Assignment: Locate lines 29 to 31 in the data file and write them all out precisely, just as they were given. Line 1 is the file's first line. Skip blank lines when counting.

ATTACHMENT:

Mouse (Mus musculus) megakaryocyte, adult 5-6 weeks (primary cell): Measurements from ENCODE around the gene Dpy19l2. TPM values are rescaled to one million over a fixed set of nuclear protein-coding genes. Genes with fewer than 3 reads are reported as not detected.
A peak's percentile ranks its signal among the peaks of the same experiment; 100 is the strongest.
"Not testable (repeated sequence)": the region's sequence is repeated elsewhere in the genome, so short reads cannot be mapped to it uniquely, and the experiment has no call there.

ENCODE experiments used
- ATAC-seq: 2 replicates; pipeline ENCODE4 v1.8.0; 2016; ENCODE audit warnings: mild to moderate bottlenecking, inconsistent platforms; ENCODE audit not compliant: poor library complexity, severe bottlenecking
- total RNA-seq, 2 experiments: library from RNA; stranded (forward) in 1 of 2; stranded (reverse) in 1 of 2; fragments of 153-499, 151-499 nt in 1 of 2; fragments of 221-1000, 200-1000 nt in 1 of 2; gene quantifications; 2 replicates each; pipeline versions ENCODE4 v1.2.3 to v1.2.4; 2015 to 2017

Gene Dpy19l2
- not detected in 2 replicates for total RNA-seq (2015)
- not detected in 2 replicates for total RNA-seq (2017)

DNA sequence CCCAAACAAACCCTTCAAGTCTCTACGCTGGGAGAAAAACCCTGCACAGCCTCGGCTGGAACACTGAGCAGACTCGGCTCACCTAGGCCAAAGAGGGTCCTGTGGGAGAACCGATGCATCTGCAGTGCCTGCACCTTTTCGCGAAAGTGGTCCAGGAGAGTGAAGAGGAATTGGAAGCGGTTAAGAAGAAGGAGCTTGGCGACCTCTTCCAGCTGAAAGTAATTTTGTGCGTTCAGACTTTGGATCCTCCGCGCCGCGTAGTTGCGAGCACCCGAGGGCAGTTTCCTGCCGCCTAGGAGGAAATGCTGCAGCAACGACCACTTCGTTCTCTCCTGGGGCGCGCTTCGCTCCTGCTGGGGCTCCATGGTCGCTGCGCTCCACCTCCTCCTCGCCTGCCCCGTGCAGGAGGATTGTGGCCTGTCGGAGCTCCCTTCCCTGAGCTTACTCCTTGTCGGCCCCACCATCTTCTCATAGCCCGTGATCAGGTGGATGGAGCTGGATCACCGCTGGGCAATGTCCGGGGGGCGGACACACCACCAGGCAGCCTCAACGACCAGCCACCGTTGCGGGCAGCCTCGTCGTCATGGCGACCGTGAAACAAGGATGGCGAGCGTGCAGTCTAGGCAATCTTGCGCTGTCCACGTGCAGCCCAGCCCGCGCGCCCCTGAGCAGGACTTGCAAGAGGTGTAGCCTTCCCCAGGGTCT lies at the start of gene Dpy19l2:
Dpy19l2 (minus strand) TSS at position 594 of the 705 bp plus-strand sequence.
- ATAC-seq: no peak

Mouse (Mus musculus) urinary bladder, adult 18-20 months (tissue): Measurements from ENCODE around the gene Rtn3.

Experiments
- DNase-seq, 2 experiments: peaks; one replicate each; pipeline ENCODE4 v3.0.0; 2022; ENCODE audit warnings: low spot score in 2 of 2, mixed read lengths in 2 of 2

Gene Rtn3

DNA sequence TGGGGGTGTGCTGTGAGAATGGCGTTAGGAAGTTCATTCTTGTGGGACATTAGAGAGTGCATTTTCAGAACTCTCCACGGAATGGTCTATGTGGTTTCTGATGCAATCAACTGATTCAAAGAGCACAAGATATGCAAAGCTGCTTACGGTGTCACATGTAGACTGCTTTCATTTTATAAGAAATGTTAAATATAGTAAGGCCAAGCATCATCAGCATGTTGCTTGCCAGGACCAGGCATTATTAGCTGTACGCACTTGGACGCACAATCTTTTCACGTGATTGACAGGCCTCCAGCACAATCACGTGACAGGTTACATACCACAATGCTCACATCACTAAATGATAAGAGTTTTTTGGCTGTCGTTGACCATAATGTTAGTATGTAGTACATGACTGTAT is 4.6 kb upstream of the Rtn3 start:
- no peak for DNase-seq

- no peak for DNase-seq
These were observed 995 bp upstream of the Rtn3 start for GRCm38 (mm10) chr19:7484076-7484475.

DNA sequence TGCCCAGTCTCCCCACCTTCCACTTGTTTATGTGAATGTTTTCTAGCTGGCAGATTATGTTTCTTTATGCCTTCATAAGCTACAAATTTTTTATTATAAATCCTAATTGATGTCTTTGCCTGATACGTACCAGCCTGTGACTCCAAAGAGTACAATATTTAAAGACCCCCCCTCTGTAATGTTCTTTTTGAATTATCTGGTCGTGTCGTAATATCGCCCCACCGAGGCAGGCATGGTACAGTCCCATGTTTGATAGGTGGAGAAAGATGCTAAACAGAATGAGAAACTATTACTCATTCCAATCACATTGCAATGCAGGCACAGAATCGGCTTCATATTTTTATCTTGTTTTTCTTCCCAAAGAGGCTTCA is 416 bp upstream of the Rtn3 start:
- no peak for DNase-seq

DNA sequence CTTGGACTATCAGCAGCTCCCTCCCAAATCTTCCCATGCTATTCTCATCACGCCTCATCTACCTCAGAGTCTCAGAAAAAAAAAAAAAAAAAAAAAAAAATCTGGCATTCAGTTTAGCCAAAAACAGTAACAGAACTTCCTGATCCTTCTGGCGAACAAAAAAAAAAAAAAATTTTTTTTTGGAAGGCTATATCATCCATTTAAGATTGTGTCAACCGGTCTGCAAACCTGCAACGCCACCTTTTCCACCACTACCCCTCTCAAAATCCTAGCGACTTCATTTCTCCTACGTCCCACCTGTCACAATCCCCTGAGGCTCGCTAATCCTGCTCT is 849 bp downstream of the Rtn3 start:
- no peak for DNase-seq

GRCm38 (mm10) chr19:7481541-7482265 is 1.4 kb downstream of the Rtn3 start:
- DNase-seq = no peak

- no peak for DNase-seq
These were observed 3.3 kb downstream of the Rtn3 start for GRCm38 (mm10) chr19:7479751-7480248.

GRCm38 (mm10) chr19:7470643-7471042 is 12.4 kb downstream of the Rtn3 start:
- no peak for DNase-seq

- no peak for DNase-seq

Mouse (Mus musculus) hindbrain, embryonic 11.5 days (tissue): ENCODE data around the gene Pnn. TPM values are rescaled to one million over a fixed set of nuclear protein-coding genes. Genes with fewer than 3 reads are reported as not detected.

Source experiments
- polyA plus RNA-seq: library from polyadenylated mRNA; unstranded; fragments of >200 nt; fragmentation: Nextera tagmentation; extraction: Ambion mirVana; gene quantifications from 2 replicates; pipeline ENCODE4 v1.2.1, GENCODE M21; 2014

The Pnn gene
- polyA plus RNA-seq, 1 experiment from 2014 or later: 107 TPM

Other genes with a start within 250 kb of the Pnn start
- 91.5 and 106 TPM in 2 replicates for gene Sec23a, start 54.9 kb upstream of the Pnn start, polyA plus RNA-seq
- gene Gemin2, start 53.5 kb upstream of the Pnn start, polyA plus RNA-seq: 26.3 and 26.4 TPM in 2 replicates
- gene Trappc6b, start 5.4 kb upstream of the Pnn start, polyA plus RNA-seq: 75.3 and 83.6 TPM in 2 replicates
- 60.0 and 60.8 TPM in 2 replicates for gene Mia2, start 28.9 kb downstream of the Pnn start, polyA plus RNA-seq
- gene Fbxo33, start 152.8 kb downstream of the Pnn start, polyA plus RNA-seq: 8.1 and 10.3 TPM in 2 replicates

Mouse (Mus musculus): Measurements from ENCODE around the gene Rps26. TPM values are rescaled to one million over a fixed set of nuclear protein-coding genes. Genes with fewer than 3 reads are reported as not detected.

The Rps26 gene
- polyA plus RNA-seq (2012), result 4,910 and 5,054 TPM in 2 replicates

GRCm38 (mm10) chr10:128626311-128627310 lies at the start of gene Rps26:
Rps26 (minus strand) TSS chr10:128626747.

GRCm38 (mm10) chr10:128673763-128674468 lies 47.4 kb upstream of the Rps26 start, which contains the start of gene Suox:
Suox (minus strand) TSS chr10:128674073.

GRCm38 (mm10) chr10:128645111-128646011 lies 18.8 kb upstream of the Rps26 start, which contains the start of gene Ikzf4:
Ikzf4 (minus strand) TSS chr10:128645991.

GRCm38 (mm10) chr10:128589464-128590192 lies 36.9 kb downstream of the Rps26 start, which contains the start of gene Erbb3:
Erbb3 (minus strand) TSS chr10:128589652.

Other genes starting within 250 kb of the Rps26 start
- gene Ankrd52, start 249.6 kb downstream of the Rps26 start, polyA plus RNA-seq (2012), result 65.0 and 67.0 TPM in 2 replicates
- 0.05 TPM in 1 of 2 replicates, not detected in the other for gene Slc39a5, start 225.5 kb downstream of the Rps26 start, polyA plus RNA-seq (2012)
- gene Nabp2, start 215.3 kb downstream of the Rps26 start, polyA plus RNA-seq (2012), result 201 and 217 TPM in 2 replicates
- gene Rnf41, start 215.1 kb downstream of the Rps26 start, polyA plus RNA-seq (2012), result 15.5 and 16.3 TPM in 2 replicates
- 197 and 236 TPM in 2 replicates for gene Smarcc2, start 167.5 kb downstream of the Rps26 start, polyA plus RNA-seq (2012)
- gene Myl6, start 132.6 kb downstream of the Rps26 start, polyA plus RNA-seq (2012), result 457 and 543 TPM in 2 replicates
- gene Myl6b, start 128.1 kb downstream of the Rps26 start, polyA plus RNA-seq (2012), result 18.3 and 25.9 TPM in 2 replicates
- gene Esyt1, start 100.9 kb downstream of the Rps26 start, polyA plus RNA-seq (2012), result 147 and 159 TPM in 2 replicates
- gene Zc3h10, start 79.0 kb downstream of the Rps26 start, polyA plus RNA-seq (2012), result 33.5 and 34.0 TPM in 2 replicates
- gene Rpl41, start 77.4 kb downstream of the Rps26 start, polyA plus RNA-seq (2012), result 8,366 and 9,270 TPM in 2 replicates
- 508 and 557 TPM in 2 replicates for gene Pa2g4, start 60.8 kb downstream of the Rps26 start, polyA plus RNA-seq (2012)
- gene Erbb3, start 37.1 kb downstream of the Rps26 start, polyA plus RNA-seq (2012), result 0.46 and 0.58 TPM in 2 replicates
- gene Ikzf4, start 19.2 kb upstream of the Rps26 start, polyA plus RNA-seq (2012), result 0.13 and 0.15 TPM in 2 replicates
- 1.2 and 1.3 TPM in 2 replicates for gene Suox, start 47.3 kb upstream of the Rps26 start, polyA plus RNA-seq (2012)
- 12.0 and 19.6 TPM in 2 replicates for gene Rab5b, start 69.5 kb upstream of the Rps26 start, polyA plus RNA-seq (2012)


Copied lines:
GRCm38 (mm10) chr19:7470643-7471042 is 12.4 kb downstream of the Rtn3 start:
- no peak for DNase-seq

- no peak for DNase-seq